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As SANDAG Mourns Failure Of Tax Measure, Focus Shifts To South Bay

A protester holds a sign reading "No Way Measure A" at a demonstration against the SANDAG tax proposal in National City, Sept. 22, 2016.
Matthew Bowler
A protester holds a sign reading "No Way Measure A" at a demonstration against the SANDAG tax proposal in National City, Sept. 22, 2016.

Transportation planners in San Diego County were disappointed last November when a half-cent sales tax measure to fund new infrastructure projects failed to win enough support from voters. The region's need for greater investments in transportation remains, however, and discussions began almost immediately on how to pay for them without the extra revenue.

Those discussions have been happening mostly at the San Diego Association of Governments, or SANDAG. The agency is tasked with planning and funding the county's transportation projects, and its staff and board members were behind the unsuccessful tax proposal, Measure A.

SANDAG board members meeting for their annual retreat at the Barona Resort and Casino on Thursday debated what went wrong with Measure A and how — or whether — they should try to field another tax increase in the future. Many suggested a "sub-regional" measure that would target only cities where voters appear willing to pay for upgrades to their roads, highways and public transit in the form of higher taxes. The greatest majorities for Measure A came from the South Bay cities of National City, Chula Vista and Imperial Beach.


"In the South County I think that we're uniquely positioned there for really successful transit projects," Chula Vista Mayor Mary Salas said during the board's discussion. "What I'd like to see is more information and more polling as to what kind of projects would fly in what area."

The question of where a future tax increase could succeed at the ballot box was at times overshadowed by questions of whether SANDAG had the credibility to ask voters for another tax increase at all. The Voice of San Diego reported last year that the revenue projections for Measure A were overstated, meaning some of the projects the tax was meant to pay for would likely not get built anytime soon. Further investigation by the online news outlet this month showed SANDAG executives knew the estimates were overstated but did not alert the agency's board members.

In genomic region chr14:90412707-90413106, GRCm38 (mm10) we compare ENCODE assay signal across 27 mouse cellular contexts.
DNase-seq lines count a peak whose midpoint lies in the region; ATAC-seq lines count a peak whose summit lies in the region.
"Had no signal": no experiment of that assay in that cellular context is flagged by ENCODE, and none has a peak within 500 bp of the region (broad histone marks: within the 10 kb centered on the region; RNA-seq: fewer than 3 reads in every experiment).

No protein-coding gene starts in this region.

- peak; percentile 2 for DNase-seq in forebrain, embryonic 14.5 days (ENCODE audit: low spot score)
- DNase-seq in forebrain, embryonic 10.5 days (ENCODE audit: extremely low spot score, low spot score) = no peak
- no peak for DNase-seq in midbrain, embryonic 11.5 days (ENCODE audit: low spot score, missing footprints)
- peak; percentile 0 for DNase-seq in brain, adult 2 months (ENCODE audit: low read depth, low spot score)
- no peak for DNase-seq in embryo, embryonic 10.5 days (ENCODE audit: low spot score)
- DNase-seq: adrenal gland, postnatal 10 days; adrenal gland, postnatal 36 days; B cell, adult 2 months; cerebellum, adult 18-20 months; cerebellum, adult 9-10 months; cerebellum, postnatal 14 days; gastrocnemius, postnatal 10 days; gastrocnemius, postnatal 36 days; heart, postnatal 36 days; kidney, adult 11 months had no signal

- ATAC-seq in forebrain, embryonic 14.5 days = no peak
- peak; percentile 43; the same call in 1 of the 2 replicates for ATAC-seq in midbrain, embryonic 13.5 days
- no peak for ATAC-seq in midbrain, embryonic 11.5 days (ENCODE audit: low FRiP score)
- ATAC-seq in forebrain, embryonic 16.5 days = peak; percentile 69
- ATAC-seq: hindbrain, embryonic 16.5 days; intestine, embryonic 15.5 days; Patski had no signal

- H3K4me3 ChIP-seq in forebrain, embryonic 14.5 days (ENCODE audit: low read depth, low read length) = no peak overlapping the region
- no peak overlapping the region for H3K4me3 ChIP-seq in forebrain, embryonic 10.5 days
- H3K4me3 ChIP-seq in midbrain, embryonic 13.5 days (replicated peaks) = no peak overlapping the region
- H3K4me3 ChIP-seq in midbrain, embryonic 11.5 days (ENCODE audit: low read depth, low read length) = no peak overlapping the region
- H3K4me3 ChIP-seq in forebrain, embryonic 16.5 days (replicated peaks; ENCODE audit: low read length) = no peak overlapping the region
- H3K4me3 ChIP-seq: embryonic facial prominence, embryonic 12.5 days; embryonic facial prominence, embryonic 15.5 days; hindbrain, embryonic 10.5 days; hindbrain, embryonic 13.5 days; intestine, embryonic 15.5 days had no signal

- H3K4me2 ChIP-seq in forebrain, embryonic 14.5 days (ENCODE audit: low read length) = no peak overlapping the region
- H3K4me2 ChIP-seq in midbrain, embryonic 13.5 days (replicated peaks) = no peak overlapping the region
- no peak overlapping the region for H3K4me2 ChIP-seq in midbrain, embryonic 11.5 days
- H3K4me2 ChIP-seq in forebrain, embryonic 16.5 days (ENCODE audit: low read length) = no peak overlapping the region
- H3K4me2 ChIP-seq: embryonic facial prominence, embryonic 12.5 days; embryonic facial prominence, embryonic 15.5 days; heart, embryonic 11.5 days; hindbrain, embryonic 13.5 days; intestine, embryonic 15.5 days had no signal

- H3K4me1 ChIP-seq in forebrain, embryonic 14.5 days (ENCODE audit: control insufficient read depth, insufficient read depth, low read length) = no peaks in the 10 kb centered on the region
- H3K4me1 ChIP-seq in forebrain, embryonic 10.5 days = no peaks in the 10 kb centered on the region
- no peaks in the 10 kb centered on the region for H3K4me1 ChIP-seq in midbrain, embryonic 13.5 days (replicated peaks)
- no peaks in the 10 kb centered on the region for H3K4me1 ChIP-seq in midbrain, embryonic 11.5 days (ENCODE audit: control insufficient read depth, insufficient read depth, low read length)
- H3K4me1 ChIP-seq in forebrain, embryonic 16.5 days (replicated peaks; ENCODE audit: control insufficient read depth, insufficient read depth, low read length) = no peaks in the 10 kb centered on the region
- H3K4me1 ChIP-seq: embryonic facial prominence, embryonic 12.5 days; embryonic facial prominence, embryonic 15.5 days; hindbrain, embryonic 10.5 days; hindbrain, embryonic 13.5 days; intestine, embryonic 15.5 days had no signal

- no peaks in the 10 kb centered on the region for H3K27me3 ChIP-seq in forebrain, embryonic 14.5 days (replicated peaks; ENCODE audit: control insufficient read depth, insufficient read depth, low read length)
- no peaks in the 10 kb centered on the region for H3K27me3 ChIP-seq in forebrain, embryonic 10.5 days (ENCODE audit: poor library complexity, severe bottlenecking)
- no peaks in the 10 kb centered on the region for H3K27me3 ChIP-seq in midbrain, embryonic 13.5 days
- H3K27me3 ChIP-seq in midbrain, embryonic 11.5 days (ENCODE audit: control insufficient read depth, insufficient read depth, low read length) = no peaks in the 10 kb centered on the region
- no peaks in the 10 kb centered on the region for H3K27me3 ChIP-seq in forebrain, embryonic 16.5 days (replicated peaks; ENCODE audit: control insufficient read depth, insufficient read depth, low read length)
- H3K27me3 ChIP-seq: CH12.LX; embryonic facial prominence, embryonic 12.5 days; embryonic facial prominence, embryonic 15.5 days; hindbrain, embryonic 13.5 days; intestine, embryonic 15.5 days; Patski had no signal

A map shows where Measure A won the greatest approval from voters.
A map shows where Measure A won the greatest approval from voters.

Many board members said SANDAG had indeed lost credibility and had to rebuild public trust. Some have raised the idea of pursuing a new tax measure through a different organization: the Metropolitan Transit System.

MTS operates public transit in the southern half of San Diego County, where Measure A won most of its support. The agency has not been in charge of planning or funding its own network expansion since 2003, when a state law transferred that authority to SANDAG.

The idea for an "MTS tax" was first floated by San Diego City Councilman David Alvarez. He said such a tax could focus more on public transit, and could be more politically viable because it would exclude more tax-averse voters in North County who are less likely to depend on transit.


MTS's lawyer said last month that the agency would need new authority from the state legislature to craft its own tax measure and place it on the ballot. MTS also operates in some of the county's unincorporated areas, complicating the boundaries of who would vote on the tax and where it would be collected. Local sales taxes in California typically follow city or county borders.

Speaking to KPBS at the SANDAG board retreat Thursday, Alvarez said he was "definitely interested" in continuing to explore the feasibility of a tax measure through MTS.

San Diego County Supervisor Ron Roberts, who also chairs the SANDAG board and was a chief proponent of Measure A, said both SANDAG and MTS would be exploring options for fielding a new tax measure that would only cover parts of the county. But he said he didn't think SANDAG had lost its ability to win back voters' trust.

"(Voters) want somebody to deliver on the things that we need," he said. "SANDAG is well positioned to do that."